Is buying shares through Easy Equities safe? Besides Easy Equities, what other platforms are available to encourage investors to invest in a cheaper way?
Easy Equities is an easy to use platform where you can buy equities, exchange-traded funds (ETFs) and exchange-traded notes (ETNs), as well as other baskets and bundles.
If the term ‘safe’ in your question means that it’s a legitimate and licensed platform, and the person running Easy Equities is not going take your money and buy themselves a Ferrari and post it on Instagram, then yes, Easy Equities is ‘safe’.
Easy Equities offers a plethora of equities, ETFs, baskets and bundles. It can be quite daunting to scroll through the various options available, and therein lies the additional risk of asset class allocation.
In terms of risk rankings from highest to lowest, first, it’s equities, then property (property fund returns might tell a different story), then bonds, with cash being the least risky. It can get even more technical with the equities you buy, whether they are large-cap, mid-cap or small-cap stocks, where the larger companies are generally less risky compared to smaller companies. With bonds, there are different investment grades that generate higher yields the riskier the asset.
Investing can become quite tricky and we then read an article like this and freeze and do nothing and leave the money in the bank (cash), and we are then subject to inflationary risk, where your returns less taxes and costs are lower than inflation, so you lose the future buying power of your capital.
The book A Random Walk Down Wall Street suggests monkeys throwing darts at a dartboard would do better than an investment fund manager. The approach suggested in the book would be to buy a low-cost index that generates a return at what the index generates. The problem with that now is that there are so many indices, or low-cost ETFs, that as a layperson it becomes hard to choose – and as the markets get more complex with Covid-19, politics, digitisation and other external factors, getting professional advice might help you navigate the increasingly complex environment.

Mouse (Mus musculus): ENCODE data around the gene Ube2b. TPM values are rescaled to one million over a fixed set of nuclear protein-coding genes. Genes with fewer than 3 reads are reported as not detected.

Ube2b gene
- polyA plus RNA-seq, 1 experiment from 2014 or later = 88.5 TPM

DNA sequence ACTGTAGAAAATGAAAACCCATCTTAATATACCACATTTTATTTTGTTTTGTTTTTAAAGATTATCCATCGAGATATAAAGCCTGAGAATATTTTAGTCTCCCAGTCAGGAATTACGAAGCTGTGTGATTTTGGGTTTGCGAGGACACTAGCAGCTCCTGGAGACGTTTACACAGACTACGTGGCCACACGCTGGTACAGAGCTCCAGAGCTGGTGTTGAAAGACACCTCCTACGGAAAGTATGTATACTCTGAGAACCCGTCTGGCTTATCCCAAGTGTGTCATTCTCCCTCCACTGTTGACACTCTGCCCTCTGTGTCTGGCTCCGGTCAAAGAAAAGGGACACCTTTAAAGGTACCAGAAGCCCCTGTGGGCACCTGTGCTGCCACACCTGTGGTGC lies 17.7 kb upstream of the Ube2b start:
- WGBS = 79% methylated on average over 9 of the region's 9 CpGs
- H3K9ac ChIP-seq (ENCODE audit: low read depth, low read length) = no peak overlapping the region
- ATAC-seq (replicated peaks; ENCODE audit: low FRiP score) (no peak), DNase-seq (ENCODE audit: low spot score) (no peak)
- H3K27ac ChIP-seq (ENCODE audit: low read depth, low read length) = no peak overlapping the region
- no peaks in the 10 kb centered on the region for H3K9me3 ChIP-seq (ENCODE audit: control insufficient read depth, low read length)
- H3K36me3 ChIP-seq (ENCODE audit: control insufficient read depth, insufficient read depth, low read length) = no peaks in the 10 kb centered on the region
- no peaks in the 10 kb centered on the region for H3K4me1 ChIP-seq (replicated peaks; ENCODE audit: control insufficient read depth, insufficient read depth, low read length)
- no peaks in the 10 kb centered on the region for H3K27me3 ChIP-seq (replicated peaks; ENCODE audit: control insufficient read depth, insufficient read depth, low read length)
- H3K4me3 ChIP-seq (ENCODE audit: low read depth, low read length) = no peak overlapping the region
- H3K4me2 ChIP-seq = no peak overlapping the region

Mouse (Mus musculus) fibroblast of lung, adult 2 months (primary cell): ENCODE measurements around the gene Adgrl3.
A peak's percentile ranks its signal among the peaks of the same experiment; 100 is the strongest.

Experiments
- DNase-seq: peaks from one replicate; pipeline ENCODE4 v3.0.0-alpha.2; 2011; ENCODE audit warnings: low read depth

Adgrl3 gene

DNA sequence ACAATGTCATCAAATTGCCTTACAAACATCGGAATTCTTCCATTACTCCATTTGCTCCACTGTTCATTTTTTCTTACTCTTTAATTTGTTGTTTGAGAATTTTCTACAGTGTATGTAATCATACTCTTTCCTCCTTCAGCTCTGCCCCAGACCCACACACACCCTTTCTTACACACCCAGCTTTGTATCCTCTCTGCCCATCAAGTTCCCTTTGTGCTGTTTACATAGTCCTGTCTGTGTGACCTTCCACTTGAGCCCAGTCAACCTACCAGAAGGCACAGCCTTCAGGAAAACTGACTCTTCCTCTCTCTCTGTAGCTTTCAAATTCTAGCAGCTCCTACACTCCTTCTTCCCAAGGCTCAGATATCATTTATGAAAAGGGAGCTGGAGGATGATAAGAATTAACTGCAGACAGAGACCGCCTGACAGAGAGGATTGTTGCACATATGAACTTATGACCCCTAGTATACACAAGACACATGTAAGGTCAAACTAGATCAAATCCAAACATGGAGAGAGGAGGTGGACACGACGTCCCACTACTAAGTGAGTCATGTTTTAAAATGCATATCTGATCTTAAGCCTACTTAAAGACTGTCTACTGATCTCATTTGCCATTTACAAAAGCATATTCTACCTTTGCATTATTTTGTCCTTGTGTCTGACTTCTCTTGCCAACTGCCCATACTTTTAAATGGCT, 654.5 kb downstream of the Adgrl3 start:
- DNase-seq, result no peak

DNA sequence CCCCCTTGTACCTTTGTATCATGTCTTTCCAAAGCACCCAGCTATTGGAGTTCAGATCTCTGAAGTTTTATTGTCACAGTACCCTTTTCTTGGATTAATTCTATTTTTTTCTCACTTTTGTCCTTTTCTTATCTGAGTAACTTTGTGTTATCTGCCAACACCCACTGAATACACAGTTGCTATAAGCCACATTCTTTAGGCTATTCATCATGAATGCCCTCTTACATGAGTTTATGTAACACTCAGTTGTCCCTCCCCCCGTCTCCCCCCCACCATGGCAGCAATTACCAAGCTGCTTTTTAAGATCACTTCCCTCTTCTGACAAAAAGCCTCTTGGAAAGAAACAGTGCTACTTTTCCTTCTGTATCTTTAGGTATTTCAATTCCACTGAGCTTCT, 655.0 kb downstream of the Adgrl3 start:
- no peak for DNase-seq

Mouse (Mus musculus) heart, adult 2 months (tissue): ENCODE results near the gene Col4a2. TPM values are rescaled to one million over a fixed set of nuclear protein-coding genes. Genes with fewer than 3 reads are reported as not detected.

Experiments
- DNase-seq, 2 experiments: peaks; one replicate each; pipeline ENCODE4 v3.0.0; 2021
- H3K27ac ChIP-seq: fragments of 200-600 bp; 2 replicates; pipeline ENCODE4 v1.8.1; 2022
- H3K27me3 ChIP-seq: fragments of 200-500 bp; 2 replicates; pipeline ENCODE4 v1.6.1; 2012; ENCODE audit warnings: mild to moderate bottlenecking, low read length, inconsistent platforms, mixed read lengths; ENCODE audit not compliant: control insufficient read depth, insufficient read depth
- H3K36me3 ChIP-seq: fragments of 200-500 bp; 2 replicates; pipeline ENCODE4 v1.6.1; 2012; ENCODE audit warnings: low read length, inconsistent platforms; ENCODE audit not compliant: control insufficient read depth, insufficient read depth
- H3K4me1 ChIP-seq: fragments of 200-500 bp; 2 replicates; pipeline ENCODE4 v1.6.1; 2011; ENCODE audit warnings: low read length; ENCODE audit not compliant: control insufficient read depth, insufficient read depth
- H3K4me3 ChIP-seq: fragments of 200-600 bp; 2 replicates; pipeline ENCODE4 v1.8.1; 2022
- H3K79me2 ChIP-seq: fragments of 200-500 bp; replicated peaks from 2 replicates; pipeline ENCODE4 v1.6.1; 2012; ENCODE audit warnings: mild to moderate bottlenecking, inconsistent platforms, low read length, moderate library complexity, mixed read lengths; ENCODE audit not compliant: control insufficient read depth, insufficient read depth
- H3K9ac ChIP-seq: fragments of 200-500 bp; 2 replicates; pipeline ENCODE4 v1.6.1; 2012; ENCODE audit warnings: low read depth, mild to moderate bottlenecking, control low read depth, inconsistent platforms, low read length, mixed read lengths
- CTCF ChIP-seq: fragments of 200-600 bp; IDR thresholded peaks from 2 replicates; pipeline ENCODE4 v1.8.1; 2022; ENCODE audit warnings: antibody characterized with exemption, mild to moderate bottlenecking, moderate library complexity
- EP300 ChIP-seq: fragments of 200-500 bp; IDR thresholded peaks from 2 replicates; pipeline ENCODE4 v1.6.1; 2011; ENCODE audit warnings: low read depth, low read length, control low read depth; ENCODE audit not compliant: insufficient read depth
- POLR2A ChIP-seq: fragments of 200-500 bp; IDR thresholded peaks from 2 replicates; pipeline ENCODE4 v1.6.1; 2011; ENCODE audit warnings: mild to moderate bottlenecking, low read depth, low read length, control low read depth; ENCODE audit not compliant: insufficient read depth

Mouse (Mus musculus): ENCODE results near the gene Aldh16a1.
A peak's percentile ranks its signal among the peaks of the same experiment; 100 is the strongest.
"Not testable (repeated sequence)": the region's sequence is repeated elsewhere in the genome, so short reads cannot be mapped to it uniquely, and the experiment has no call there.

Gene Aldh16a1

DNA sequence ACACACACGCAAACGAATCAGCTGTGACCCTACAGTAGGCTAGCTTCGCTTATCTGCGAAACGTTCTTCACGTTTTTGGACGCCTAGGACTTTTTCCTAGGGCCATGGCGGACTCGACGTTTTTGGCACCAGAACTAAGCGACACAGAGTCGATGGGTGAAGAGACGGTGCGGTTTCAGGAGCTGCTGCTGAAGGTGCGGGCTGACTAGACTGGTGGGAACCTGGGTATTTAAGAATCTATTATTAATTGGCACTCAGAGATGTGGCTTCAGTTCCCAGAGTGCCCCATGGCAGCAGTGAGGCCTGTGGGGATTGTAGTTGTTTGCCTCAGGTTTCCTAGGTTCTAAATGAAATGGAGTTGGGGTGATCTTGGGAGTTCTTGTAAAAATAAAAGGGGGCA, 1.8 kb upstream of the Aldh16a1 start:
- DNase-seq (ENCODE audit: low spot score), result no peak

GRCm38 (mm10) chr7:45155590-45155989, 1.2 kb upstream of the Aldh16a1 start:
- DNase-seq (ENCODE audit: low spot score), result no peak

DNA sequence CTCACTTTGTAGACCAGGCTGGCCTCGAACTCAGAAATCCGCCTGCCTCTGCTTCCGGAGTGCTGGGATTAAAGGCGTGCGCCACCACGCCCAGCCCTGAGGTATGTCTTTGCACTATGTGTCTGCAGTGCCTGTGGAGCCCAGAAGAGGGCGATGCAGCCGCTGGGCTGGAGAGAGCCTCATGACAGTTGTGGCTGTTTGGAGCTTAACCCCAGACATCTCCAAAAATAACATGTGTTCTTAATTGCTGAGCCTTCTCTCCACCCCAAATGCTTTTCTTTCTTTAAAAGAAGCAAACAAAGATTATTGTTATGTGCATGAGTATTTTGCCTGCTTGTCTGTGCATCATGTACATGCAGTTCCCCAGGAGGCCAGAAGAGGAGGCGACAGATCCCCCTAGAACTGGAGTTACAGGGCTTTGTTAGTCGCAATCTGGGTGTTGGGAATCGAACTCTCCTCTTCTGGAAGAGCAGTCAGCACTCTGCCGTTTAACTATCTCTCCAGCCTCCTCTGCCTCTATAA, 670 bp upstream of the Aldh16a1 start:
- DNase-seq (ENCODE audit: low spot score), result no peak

So you have two options, in my opinion.
Firstly, read up on fundamental analysis, read the annual reports of the companies you want to invest in, and do an analysis on the funds you own, and see where their holdings are allocated. According to Modern Portfolio Theory, you want to achieve uncorrelated returns, and this would be through investing in different asset classes, geographic locations, and different industries to build a diversified investment portfolio.
Alternatively, you can find a professional who can assist you – my rule in my home is if it takes me more than 15 minutes to fix a gate motor, or pool pump, or anything I do not know much of, I call a professional, pay the fee, and get it fixed, as I know the value of my time.
A 5% loss based on throwing darts at a dartboard on your R1 000 portfolio is the cost of a Big Mac, but 5% on your R10 million portfolio is R500 000.
Other ‘safe’, low-cost funds, advisors and platforms include:
- Gray Capital
- Nedcore, and
Your local bank will also have an investment platform.